We will have all at some point during our lives heard someone reminisce about the good old days – a simpler time, where things were so much easier. A perfectly acceptable concept when considering the innocence of youth or a time when the BBC made decent programmes, however for those who identify themselves as anything other than heterosexual, the ‘good old days’ are something of a misnomer.
Indeed, throughout history homophobia has been rife in all walks of society – from sporting venues to the workplace – but its existence within the scientific community is often understated. A person’s scientific reputation is based upon their published research, yet during the 1980s the working environment was a hostile place for ‘out-and-proud’ LGBT scientists. This was partly a result of Section 28; an amendment to the Local Government Act which made the discrimination of LGBT people in the work place completely legal. So although homosexuality had been legalised, ‘coming out’ could very likely be detrimental to your career.
It was this homophobia within the scientific workplace which acted as the catalyst in establishing nationwide groups, such as the National Organisation of Gay and Lesbian Scientists and Technical Professionals (NOGLSTP), to advocate, educate and support LGBT students and professionals in science, technology, engineering and mathematics. Organisations like the NOGLSTP have helped increase the communication between LGBT scientists through an array of networking and mentoring schemes, certainly resulting in more gay-friendly work spaces today. Nevertheless, the visibility of LGBT scientists to the wider public is still a hurdle to be cleared.
The Independent’s Rainbow List – formerly the Pink List – is an annual celebration of the 101 most influential lesbian, gay, bisexual, transgender and intersex people in Britain. Although a fantastic way to recognise and celebrate the pioneers of LGBT equality, the last two years has seen a distinct lack of scientists represented on the list. Why are scientists not influencing the LGBT community?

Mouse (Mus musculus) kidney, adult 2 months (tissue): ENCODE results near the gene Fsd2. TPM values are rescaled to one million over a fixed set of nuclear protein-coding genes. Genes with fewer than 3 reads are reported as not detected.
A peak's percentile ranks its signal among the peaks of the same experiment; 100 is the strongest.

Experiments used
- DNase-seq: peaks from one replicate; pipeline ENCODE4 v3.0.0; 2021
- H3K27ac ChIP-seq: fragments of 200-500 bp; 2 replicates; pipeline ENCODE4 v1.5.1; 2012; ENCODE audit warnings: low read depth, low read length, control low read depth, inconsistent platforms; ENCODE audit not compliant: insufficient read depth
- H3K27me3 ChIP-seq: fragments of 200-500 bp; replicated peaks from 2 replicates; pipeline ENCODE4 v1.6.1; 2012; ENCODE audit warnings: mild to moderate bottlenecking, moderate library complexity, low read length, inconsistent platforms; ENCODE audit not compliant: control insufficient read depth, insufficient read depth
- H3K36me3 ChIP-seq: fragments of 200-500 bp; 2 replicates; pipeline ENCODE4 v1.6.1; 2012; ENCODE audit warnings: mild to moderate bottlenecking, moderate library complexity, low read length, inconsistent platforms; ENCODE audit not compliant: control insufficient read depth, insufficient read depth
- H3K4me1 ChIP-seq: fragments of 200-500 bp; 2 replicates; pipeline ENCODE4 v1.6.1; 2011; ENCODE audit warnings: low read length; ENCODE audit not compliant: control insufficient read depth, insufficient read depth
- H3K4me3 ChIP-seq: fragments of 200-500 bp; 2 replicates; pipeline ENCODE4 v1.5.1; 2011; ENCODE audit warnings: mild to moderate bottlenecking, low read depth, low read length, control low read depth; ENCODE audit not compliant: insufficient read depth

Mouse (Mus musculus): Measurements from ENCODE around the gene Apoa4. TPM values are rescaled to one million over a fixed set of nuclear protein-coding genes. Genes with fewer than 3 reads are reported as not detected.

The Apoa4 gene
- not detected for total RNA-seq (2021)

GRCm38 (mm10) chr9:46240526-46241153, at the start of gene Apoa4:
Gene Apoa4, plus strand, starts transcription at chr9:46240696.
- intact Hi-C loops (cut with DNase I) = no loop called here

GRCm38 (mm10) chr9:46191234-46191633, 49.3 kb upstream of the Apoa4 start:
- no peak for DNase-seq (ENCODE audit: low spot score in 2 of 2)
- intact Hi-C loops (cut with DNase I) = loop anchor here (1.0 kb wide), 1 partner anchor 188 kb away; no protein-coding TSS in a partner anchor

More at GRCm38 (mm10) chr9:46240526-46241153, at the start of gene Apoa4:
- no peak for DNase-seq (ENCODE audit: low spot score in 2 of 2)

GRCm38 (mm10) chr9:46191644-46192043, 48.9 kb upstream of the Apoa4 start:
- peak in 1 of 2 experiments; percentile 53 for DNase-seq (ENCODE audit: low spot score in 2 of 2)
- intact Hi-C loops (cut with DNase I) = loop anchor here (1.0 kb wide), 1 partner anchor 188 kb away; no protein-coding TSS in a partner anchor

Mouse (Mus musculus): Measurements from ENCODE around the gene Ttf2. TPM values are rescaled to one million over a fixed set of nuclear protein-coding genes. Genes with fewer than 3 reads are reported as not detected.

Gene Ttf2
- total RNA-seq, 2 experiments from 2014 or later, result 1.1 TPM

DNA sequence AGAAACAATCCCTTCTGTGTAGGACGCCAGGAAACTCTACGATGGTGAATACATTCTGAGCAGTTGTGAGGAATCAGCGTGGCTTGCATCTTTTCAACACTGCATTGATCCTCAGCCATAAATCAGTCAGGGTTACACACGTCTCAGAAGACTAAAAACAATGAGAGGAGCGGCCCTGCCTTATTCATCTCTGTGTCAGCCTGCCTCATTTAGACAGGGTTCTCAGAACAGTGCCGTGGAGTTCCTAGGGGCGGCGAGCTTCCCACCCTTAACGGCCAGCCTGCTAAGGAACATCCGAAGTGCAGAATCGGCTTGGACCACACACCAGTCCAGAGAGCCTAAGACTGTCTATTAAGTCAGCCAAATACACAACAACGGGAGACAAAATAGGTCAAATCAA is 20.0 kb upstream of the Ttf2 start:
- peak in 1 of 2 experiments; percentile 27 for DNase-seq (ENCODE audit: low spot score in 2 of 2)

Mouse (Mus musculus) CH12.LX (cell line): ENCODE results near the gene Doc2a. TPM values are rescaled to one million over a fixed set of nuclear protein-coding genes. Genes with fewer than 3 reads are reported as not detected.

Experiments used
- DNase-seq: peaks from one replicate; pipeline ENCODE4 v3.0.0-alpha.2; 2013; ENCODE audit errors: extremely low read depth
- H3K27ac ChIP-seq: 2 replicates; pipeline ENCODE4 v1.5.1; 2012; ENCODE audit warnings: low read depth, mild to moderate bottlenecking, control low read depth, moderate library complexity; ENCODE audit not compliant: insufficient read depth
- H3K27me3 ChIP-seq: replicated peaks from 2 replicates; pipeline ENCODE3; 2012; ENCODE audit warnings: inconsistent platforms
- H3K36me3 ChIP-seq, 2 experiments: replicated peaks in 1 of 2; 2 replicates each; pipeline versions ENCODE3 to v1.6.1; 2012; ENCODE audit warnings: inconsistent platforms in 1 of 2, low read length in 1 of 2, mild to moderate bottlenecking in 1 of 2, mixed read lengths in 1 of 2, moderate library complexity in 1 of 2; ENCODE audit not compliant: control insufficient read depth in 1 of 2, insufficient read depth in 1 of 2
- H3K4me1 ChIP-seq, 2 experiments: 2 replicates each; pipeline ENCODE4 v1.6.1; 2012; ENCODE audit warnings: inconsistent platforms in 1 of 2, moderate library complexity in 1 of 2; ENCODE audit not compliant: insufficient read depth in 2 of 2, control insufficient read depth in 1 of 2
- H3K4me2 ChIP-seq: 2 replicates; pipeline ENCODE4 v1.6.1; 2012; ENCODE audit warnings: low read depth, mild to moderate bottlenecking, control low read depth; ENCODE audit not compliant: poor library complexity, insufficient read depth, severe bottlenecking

A lot has changed since the likes of Alan Turing – the pioneering British computer scientist and Nazi code cracker – was prosecuted for homosexual acts. However, the scientific world is still littered, perhaps inadvertently, with archaic notions and levels of both positive and negative discrimination. Engineering, for example, has had constant struggles in casting aside the preconceptions that it is a male dominated subject. Charities such as the Women’s Engineering Society have worked hard to remove the barriers which halt females entering the profession, yet nearly 100 years have passed since women were allowed to vote and we still struggle to achieve gender equality. And this is before we even throw sexuality into the mix – it’s certainly understandable why an LGBT scientist or engineer would choose to keep their sexual preferences to themselves.
The question therefore arises; Does this all matter? Should sexuality – whatever the preference – play a role in science? Do LGBT scientists need to shout out ‘loudly and proudly’ about who they really are? Well, there should be no need for a scientist to divulge their sexuality; it in no way impacts upon their ability within their chosen fields of research. But if by doing so it increases the exposure of their positive contributions to society, of which I’m sure there are many, then it should be openly advocated. We need positive role models – the next generation of athletes, politicians, and yes, the forgotten scientists, should never let fears over sexuality stop them from bettering the world.
Image courtesy of NOGLSTP.